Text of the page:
J. L. BELL is a Massachusetts writer who specializes in (among other things) the start of the American Revolution in and around Boston. He is particularly interested in the experiences of children in 1765-75. He has published scholarly papers and popular articles for both children and adults. He was consultant for an episode of History Detectives, and contributed to a display at Minute Man National Historic Park.

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Friday, September 01, 2017

Solomon Davis and the Fatal Plum Cake

John and Dolly Hancock were known for hosting dinner parties in their mansion on Beacon Hill (shown here shortly before it was torn down).

According to James Spear Loring’s Hundred Boston Orators (which cribbed freely from older sources), they even built “a lofty and spacious hall on the northern wing of his mansion, extending sixty feet, devoted to festive parties, and built of wood.” That wing was removed in the early 1800s, so it’s not in this photo.

On 6 June 1791, the Ancient and Honorable Artillery Company had its annual election and dinner at Faneuil Hall, a major social occasion for Boston’s elite men. That evening, Hancock hosted a supper party. Loring wrote:
Among the company present, were Col. Azor Orne, and Solomon Davis, Esq., a merchant who resided in Tremont-street, opposite the Savings Bank. He was very facetious.

A superb plum-cake graced the centre of the table. It was noticed by the guests that Mr. Davis partook very freely of this cake; and, moreover, that the silver tankard of punch was greatly lightened of its liquid, by liberal draughts through his lips. As was the natural habit of Mr. Davis, he set the table in a roar; and in one of his puns being specially felicitous, Col. Orne remarked, “Go home, Davis, and die;—you can never beat that!”

Mr. Davis, on his way home, fell dead, in a fit of apoplexy, near King’s Chapel, and his pockets were found filled with plum-cake.
Davis was a couple of weeks shy of turning seventy-seven.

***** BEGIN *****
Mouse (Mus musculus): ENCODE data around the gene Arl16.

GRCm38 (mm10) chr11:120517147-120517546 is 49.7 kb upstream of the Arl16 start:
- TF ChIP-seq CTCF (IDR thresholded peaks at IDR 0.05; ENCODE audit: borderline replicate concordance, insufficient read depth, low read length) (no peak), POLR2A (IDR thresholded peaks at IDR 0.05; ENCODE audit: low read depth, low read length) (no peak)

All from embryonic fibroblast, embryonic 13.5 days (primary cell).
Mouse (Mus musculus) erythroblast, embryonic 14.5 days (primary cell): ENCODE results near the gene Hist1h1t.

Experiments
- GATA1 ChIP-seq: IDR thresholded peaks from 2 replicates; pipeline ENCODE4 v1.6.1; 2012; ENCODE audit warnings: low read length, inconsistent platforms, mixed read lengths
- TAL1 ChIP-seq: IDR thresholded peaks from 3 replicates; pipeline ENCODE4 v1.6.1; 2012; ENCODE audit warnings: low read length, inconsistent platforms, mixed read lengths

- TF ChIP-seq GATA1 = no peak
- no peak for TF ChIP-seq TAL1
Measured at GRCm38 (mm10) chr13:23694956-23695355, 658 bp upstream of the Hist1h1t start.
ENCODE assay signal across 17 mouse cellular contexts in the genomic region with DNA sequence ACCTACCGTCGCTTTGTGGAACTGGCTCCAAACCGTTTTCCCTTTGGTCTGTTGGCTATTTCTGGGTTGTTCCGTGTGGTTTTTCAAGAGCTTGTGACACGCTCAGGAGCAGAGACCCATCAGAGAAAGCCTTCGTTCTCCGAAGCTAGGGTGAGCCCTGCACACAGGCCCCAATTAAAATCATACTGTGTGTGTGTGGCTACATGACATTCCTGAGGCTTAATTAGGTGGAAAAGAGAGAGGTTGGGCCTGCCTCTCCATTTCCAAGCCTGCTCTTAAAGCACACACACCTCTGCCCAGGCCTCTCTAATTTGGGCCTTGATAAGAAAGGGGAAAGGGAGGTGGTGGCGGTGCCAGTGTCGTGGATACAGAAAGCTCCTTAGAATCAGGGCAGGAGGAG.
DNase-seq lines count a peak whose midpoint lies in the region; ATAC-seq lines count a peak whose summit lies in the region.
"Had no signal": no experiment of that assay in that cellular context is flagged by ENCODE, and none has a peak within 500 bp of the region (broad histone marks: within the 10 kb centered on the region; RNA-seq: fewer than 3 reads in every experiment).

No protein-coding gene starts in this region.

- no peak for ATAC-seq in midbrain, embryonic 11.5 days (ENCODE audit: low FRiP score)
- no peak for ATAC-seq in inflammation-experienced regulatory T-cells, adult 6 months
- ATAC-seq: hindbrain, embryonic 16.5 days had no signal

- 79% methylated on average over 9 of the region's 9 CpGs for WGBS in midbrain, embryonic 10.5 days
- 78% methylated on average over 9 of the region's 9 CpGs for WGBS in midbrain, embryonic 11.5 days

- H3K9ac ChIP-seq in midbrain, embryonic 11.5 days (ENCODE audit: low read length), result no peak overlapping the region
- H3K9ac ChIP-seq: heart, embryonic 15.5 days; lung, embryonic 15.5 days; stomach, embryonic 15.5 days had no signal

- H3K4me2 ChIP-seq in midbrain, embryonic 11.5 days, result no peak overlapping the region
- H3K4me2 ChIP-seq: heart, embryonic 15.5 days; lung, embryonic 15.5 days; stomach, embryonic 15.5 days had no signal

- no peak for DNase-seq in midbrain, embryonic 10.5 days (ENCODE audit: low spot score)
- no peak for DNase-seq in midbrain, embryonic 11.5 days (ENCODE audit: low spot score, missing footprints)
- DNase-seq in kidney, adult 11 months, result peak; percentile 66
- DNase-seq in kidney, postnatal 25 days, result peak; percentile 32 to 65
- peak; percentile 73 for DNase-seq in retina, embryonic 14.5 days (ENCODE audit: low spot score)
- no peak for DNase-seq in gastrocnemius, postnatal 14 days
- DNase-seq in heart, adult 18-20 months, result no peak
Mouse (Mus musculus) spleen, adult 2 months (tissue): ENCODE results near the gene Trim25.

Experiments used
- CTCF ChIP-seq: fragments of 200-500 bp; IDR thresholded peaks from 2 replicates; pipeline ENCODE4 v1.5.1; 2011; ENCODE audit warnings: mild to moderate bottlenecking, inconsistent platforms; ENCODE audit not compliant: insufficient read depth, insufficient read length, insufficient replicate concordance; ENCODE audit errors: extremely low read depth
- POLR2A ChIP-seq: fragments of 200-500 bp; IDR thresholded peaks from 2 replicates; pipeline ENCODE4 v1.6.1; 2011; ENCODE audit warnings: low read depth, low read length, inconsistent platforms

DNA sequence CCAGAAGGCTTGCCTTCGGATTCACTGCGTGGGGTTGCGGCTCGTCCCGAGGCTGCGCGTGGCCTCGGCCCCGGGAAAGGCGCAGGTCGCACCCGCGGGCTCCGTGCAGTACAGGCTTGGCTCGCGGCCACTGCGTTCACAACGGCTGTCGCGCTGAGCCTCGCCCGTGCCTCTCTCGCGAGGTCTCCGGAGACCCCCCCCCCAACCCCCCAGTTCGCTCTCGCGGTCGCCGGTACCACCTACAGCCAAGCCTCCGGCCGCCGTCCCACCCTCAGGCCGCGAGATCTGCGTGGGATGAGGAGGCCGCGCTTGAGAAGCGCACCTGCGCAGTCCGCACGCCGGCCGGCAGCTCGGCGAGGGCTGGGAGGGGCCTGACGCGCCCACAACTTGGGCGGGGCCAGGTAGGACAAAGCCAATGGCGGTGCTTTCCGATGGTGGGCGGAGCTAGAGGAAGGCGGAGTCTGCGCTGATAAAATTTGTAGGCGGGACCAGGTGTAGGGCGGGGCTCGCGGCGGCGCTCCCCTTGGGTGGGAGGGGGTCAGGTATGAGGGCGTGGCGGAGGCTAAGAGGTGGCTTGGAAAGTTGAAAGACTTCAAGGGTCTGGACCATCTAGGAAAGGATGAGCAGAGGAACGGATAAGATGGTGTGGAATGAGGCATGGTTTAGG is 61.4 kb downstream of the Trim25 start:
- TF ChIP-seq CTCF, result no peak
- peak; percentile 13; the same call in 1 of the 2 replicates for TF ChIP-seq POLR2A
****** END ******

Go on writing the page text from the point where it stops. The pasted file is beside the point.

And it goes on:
Loring tended to print the most dramatic version of a story, and not always accurately. In this case, we have different details from the letters of Davis’s widow as Barrett Wendell summarized them in his article “A Gentlewoman of Boston” in the American Antiquarian Society Proceedings.

Catherine (Wendell) Davis stayed home that evening because she had received a letter from a relation “with particulars of his melancholy disaster.” So her husband went to the Hancock supper alone.
Freed from conjugal observation, Mr. Davis appears to have supped imprudently; what he drank is not mentioned, but he ate more plum-cake and fruit than was good for him. On his way home, he was seized with a fit in the street. Carried to his house, and there helped by the doctor, he so far recovered himself as to go cheerfully up stairs; but once in his chamber he was again overcome by sickness, and instantly expired. 
In addition, Amos Otis’s Genealogical Notes of Barnstable Families (1888) said of Davis, “On his way home he was taken suddenly ill, and sat down on the steps of King’s Chapel, from whence he was removed to his house in the vicinity, where he shortly after died.” So there’s the King’s Chapel detail.

Finally, one of Hancock’s successors as governor, John Brooks, used to counsel another, William Eustis, about his diet by saying, “Don’t you remember that Solomon Davis died after eating plum cake?” So even if we have no confirmation for the plum cake in Davis’s pockets, people definitely remembered that dessert as why he died.

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